A panel debated the limits and meaning of free speech Wednesday, in an event hosted by spiked magazine as part of its “Down with Campus Censorship” campaign.
In February, spiked released its first Free Speech University Rankings. The University of Edinburgh received a red ranking, with the report citing the Edinburgh University Student Association (EUSA)’s ‘safe space’ and ‘no platform’ policies.
In the event held in the University’s Teviot Dining Room, the central question of the debate was ‘Should we end censorship on campus?’.
For the motion were Tom Slater, assistant editor of spiked magazine and coordinator of its Free Speech University Rankings, and Blair Spowart, a third year philosophy student.
Opposing the motion were Eve Livingston, Vice President Societies and Activities at EUSA, and Maddy Churchhouse, a second year History and Classics student and member of Edinburgh University Debates Union.
Spowart started off the debate by arguing that free speech on university campuses is important because it encourages progress and improves students’ abilities to “combat bad ideas”.
He said: “It’s ultimately more harmful to push bad ideas under the radar and pretend they don’t exist.”
In her opening statement, Churchhouse argued that the debate shouldn’t have been framed as an issue of censorship.
“I see censorship as a situation where those who are already in power […] use that power to oppress people who try to speak out against that power.”
She further said that the policies in question were justified, since restricting speech is sometimes required for the “best moral outcome”.
“Ladies and gentlemen, I’m damn proud that Edinburgh has a red free speech rating, and you should be too.”
Slater agreed with Spowart, arguing that EUSA’s safe space policy restricts free speech and marks a “fundamental shift” in student censorship.
“This censorship mandate is free-floating, it can attach itself to anything that can potentially offend or make people uncomfortable.”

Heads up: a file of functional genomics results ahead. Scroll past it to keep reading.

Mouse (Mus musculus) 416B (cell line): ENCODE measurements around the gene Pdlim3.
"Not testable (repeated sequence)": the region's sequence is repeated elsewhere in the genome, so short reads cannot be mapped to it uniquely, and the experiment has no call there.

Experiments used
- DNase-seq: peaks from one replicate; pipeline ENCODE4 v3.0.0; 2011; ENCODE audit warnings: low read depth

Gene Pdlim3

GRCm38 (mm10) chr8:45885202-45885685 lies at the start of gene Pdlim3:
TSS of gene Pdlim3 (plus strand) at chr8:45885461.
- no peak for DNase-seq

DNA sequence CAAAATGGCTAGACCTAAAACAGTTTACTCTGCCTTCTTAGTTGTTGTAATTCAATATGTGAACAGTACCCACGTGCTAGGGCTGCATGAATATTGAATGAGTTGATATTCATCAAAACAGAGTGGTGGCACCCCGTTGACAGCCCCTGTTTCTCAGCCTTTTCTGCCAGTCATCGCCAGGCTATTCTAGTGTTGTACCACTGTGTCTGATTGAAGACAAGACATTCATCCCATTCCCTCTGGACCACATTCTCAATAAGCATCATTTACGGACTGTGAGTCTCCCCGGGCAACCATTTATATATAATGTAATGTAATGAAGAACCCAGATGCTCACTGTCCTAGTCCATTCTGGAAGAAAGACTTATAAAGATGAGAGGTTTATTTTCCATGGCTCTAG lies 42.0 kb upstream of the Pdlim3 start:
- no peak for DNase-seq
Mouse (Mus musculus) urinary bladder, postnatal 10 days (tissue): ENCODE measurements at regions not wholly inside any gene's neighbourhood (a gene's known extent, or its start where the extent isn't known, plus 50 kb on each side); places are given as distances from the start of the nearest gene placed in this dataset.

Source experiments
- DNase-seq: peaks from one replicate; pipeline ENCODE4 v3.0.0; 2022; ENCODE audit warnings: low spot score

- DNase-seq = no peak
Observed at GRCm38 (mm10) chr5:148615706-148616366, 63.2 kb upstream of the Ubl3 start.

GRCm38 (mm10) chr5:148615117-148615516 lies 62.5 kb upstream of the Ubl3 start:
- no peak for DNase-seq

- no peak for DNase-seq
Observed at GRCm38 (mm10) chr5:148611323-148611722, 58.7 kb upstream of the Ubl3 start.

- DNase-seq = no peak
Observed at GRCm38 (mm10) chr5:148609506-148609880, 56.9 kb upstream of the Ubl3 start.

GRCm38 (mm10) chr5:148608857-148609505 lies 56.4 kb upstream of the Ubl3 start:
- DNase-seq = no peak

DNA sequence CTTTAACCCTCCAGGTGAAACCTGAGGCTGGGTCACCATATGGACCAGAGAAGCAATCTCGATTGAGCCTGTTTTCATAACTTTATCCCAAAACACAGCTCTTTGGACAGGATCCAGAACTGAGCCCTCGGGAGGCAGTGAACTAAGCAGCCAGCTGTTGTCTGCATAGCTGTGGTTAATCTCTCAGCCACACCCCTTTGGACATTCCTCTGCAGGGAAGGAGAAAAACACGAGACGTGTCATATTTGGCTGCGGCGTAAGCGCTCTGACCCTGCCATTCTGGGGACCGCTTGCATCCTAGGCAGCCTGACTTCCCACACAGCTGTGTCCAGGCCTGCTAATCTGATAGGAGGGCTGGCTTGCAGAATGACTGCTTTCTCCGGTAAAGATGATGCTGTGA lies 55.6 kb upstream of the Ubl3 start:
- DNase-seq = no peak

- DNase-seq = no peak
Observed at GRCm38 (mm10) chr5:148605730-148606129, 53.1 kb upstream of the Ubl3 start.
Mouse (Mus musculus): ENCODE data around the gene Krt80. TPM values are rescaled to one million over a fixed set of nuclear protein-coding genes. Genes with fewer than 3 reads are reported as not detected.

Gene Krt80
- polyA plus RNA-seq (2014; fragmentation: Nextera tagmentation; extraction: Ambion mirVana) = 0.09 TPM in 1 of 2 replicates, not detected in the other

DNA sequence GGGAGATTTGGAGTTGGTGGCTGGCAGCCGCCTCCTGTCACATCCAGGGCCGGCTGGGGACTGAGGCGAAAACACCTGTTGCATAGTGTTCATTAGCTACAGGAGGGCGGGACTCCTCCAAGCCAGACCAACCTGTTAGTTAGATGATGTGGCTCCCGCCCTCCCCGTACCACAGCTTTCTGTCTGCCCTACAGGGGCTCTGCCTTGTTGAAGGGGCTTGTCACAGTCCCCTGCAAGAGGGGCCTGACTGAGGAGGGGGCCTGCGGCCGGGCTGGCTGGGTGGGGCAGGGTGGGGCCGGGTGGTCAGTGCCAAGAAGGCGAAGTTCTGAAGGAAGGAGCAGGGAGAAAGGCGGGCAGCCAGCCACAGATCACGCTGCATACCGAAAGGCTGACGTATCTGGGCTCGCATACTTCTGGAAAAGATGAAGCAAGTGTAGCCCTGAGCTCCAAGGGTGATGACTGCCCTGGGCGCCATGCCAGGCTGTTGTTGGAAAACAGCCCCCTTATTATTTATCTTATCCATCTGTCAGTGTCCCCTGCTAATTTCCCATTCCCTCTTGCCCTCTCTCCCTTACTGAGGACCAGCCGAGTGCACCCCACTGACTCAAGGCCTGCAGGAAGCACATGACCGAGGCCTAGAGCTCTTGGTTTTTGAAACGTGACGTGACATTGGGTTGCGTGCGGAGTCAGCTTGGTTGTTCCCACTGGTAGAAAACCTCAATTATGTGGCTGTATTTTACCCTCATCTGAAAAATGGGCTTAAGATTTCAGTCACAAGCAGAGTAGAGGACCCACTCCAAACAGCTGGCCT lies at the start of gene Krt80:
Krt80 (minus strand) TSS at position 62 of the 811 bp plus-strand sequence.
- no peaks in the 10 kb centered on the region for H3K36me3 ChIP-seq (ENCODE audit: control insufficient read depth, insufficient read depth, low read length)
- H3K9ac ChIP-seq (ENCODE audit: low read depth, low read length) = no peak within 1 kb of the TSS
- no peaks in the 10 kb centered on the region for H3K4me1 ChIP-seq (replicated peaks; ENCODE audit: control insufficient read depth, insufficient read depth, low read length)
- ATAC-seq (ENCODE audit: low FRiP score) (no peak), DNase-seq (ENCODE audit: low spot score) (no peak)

He said many of the most progressive concepts like democracy, liberty, and abolitionism once made people uncomfortable and that discomfort and offence were not sufficient justification to ban certain types of speech.
Livingston argued that for debates to be fair and for speech to truly be free, marginalised voices must be amplified.
She said: “Free speech has been co-opted by exactly those it was intended to challenge and hold to account.”
Each side maintained their positions were in the interest of truly free speech throughout the debate, and found little common ground.
Audience members, both on Twitter and with their questions and comments, were overwhelmingly critical of Spowart and Slater’s remarks.
Dash Sekhar, Vice President Academic Affairs at EUSA, asked: “Did you really just tell me that I need to face racism from my student union?”
Another audience member asked: “Have you ever had the need to have a safe space?”
“You are a load of fucking c***s,” one audience member shouted at the end.
Speaking to The Student, Churchhouse said she wasn’t in a position to judge audience members for their feelings or outbursts.
“I’m not a minority, or gay, or trans, so who am I to judge someone else’s anger?”